Questions on the Johnson Controls story

Because the comments to the stories can only run 500 words, I've moved a series of comments from John Honovich and I from the comments section of the Johnson Controls story here: John Honovich: Is this organic growth or based on acquisition? Who is the source of this statistic? Sam: The numbers are coming from Johnson Controls internally. I have no way of verifying them, so that's why I used phrases like "the company is reporting" and "saying it's moved from two percent to five percent." They say it is the result of their investments in generating organic growth. John: Organic growth from 2 to 5% market share sounds unlikely - even over a multiyear period. Assuming that the market size roughly stated the same, it implies that Johnson Controls increased revenue in this market 250%. Sam: That is a conclusion you can draw. However, the market may have shrank, allowing JC to grow market share simply by growing while others got smaller. That would contradict their predictions from last year, of course, so allow that it stayed the same: "As part of this initiative, Johnson Controls conducted a survey of security end users and came to the following conclusions: The market is growing at a 10 percent annual rate, with roughly $104 billion in annual spending; of that, $24 billion is being spent on integration alone, and that market is growing at a 17 percent annual rate. Asked from whom he sees JCI taking market share, Joel Lehman, JCI vice president of security & fire, said, "we'll take the 17 percent growth on that 24 billion dollars. That would be fine."" So, by their estimates, using the $24b number, JC's revenues went from 480,000,000 to $1.2b in security. JCI's 10k says total revenues in the efficiency unit as a whole were $9.2b for the nine months ending June 30, 2009. That was down 10 percent from 2008, but if it's true they shifted significant resources from "efficiency" and energy and focused on security, it seems reasonable to me that they could be projecting $1.2 billion in security in 2009. Even if they only mined their own current customers, only seven percent of whom (according to them) used them for security when they started the initiative, they should be able to grow pretty significantly on a global basis. -- I think comments on the blog can be longer, so if anybody else wants in, go ahead in the comments field. If you run into problems, email me directly.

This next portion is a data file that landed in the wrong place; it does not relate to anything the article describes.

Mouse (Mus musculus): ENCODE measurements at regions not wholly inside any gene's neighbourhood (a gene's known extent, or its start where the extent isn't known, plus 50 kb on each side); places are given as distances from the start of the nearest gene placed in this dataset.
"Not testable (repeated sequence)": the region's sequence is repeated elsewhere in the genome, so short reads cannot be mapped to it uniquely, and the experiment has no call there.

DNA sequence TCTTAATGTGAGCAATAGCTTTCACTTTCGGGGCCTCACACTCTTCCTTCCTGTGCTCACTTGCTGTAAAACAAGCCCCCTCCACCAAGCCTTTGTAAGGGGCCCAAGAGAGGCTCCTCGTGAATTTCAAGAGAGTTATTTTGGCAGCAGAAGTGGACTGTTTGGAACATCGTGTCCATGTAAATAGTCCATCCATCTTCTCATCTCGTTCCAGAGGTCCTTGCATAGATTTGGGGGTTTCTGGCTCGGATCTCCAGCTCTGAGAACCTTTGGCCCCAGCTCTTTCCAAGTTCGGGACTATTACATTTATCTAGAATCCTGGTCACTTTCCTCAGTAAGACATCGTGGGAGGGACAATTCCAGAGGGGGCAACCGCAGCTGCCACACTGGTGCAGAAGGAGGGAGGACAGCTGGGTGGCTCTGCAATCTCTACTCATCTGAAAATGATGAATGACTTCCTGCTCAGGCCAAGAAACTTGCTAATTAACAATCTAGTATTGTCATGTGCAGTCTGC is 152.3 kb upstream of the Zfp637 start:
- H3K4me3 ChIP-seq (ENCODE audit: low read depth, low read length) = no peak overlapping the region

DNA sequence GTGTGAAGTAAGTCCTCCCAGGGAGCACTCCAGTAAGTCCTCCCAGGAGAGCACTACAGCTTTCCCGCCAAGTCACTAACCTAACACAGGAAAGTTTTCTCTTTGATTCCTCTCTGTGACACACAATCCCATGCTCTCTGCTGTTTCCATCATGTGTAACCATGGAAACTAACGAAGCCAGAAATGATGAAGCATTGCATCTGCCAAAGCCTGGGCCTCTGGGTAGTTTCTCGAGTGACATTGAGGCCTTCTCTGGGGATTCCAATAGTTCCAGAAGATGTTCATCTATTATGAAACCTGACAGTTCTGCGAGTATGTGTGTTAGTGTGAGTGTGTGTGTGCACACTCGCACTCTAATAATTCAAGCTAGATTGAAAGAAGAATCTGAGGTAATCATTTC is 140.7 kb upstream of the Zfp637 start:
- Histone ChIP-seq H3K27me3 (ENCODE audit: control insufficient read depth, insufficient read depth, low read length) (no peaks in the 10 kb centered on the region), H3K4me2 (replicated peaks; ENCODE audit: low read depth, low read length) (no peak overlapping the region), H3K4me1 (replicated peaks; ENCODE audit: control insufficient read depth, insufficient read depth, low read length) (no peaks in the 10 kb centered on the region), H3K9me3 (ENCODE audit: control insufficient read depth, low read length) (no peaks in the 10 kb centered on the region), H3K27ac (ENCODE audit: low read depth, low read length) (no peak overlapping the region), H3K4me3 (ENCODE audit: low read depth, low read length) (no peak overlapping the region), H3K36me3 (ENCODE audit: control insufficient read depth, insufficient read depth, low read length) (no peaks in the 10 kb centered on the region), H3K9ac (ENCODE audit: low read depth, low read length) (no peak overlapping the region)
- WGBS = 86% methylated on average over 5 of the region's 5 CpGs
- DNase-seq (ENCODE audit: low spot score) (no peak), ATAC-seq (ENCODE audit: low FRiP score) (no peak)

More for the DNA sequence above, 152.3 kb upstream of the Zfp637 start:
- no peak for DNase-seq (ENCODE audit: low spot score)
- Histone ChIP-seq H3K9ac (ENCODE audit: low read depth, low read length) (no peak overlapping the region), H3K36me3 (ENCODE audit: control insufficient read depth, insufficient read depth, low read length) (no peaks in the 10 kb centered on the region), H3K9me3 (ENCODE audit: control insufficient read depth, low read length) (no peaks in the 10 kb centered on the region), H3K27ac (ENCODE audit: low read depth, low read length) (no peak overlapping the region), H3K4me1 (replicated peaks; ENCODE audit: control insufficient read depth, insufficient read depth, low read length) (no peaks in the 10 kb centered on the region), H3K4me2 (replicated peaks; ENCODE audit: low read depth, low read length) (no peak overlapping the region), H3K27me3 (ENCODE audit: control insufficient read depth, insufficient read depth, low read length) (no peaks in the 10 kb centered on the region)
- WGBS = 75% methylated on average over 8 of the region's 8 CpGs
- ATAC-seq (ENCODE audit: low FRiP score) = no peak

The burden is on Johnson Control's to prove their aggressive claim. In a down market, even huge companies would have a hard time generating $700 M USD in new business.

Also, the comment, "we’ll take the 17 percent growth on that 24 billion dollars. That would be fine” is absurd. A company with 2% market share is not going to take all the growth in a market. It's essentially impossible. Also, I don't think that 17% growth number is supported by any of the analysts.

When Johnson Controls has some independent validation of this or audited results, then they should brag. Otherwise, it appears that they are trying to mislead people and use SSN as a tool to promote their questionable claims.

John, the comment about taking the 17 percent growth was pretty obviously tongue in cheek. That's a bit of a tin ear you've got there.

Also, which analysts put out reports on the growth of global security integration in 2009? I'm unaware of any. Point to the ones that contradict what Johnson Controls has to say.

Which is the auditing firm that conducts such audits? They are a public company and are regulated by the SEC, so it doesn't seem as though the company would be in the business of just making things up out of whole cloth.

On some level, if you're going to go around calling people liars, the burden is on you to show that that they're liars, using arguments that aren't simply: "even huge companies would have a hard time generating $700M USD in new business."

Did Johnson Controls say it was easy?

Sam, given that you are a journalist, if you report it as news, people will read it as news. If you want to indicate in writing that someone is kidding, use a phrase like "quipped" to make it clear to readers.

As for growth, see SDM's top 100 integrator report that shows security integrator revenue flat or declining: